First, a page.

By Nageshwar Patnaik in Bhubaneswar, November 5, 2019:“India is known for ‘unity in diversity’, it is our pride and our identity.” Prime Minister Narendra Modi said last week while speaking at Statue of Unity in Gujarat’s Kevadia reminding people of the country’s multiple diversities – religious, linguistic, ethnic, cultural etc. The complexity of this plurality and diversity defines the Indian nation.

Needless to say that any attempt to enforce artificial homogeneity threatens the very social fabric of India and is bound to receive severe resistance. For those powers-that-be, transcending these pluralities and diversities to achieve an inclusive social and political order is a big challenge.

The empirical evidence of India’s diversity is officially acknowledged. The country has 1,618 languages, 6,400 castes, six major religions out of which four are of Indian origin, 29 major religio-cultural festivals etc.

Obviously, if any group or a section tries to dominate or appropriate, India is bound to face a challenge to Pan-Indian consciousness. This poses serious threat to unity and integrity of the country.

The Constitution of India has aptly gauged India’s social reality and made strong provisions for freedom and opportunity for all to propagate and flourish, but without contradicting each other.

India is a nation that runs contrary to all established concepts of a nation-state. It neither has a common language nor a single religion. Her mind-boggling cultural, religious, linguistic and geographic diversity has virtually made it a sub-continent. Much has been written on the remarkable ‘Unity in Diversity’ of India and it has been celebrated at all possible opportunities, official and unofficial.

And yet, after more than seven decades of Independence, reality speaks a different story. It is crystal clear that India is still marred with deep fault lines of religion, region and inequitable economic growth. And the secessionist movements in the North-East of India and Jammu and Kashmir to the Maoist uprising in the heartland expose the idea of India as a land of freedom, equality and prosperity.

Going by history of independent India so far, one has to recognize the pivotal role played by political will in holding together and sustaining India as an idea of a nation that promises collective and individual development through equitable economic, political and cultural growth. The political parties have been able to instill a sense of nationhood into people, cutting across divisions of region, religion, language, etc. These political formations have guaranteed the people’s participation in the process of governance and general administration, hence ensuring that the common man feels herself or himself as an integral part of the nation building process. They have instilled a sense of belonging by making the average citizen a stakeholder in the idea of India.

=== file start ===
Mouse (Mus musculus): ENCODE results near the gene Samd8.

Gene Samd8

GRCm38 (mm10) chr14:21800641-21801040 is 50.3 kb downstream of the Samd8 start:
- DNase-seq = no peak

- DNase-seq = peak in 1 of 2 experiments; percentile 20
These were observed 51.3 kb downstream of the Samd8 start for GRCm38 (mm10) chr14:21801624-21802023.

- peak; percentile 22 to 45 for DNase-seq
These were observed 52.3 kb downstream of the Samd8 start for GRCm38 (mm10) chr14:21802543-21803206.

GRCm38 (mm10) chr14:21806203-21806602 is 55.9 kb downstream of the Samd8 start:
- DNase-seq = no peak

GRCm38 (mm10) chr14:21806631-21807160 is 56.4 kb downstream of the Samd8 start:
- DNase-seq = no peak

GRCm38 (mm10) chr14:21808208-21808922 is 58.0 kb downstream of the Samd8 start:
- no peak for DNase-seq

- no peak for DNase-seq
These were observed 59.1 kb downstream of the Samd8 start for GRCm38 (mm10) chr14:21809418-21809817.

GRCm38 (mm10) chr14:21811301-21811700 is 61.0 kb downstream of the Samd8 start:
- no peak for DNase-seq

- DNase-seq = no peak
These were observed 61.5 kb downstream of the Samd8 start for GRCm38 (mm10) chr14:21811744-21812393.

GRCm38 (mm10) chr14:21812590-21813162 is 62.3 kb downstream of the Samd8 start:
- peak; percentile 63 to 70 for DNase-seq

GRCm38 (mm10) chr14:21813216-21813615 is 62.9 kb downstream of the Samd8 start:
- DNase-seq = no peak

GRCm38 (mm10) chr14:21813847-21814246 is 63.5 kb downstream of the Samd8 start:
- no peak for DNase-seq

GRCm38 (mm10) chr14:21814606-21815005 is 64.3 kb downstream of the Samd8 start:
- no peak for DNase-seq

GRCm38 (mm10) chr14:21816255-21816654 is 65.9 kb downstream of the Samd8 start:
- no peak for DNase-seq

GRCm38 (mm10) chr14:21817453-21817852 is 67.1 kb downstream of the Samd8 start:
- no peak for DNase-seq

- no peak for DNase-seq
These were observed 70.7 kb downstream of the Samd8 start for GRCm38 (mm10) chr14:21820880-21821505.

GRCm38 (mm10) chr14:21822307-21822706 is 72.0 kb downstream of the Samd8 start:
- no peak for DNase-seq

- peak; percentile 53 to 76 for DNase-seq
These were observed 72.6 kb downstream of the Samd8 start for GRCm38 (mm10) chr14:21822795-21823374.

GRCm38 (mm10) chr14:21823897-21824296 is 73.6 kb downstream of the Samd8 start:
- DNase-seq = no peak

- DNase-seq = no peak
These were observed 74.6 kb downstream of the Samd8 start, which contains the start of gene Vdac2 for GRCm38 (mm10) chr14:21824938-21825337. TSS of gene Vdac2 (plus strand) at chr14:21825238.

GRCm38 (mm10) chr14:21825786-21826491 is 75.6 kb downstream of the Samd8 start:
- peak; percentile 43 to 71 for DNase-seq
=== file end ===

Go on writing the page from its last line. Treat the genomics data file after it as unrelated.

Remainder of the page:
However, the idea of Indian nationhood has often been put to test by antagonistic forces, especially the forces of counter nationalism through the secessionist movements in several boarder states. The Babri Masjid demolition and subsequent Hindu-Muslim riots, religious fanaticism, had reared its ugly head and is seriously confronting the idea of India as a tolerant country where all faiths are equal and respected. This also includes the atrocities inflicted on minorities such as the Christians. The last but not the lease challenge has come from the Maoist or Naxalite movement.

In the wake of all this pan-India specter of violence in the name of ‘freedom’ it is obviously important for a strong political will to exist and put up a collective fight against all these forces that are playing havoc with the sovereignty of the country. The present NDA government headed by Modi is searching for a political solution to the vexed issue of counter nationalism through dialogues and rapid economic development and equitable distribution of political and cultural rights. For instance, in 2015, the Narendra Modi government signed a framework agreement with Naga National Political Groups (NNPGs) for an early end to India’s oldest insurgency.

The Naga separatist movement dates back to 1918 when the Naga Club was formed in Kohima, now the capital of Nagaland. The group put up a memorandum before the Simon Commission, demanding the exclusion of Nagas from the constitutional reforms in British India. The Club gave birth to the Naga National Council (NNC) in 1946, and the demand was made for a separate sovereign state including the Naga Hills that fall in today’s Arunachal Pradesh, Nagaland, Manipur and also parts of Myanmar.

Pandit Jawaharlal Nehru envisioned India as unity in diversity and pursued ‘national integration’. He took a symbolic step in this direction by setting up the National Integration Council, which is now defunct. Constituted in 1961 when Nehru was PM, so far 16 meetings of the NIC were held and the last meeting was held in September 2013 during the UPA government. While there has been no meeting of the NIC after NDA government to power in 2014, now in response to a query under RTI Act now union Home Ministry, has said that reconstitution of NIC is under consideration of the government.

Leaders cutting across political lines have been avowing their commitment to national integration. The NIC was created as an important platform to find ways to counter problems that were dividing the country including attachment to specific communities, castes, religions and languages. It is time to bury the hatchet and promote unity in diversity in true sense by reconstituting the NIC at the earliest where the burning national issues can be discussed threadbare and solutions worked out to ensure national integrity.

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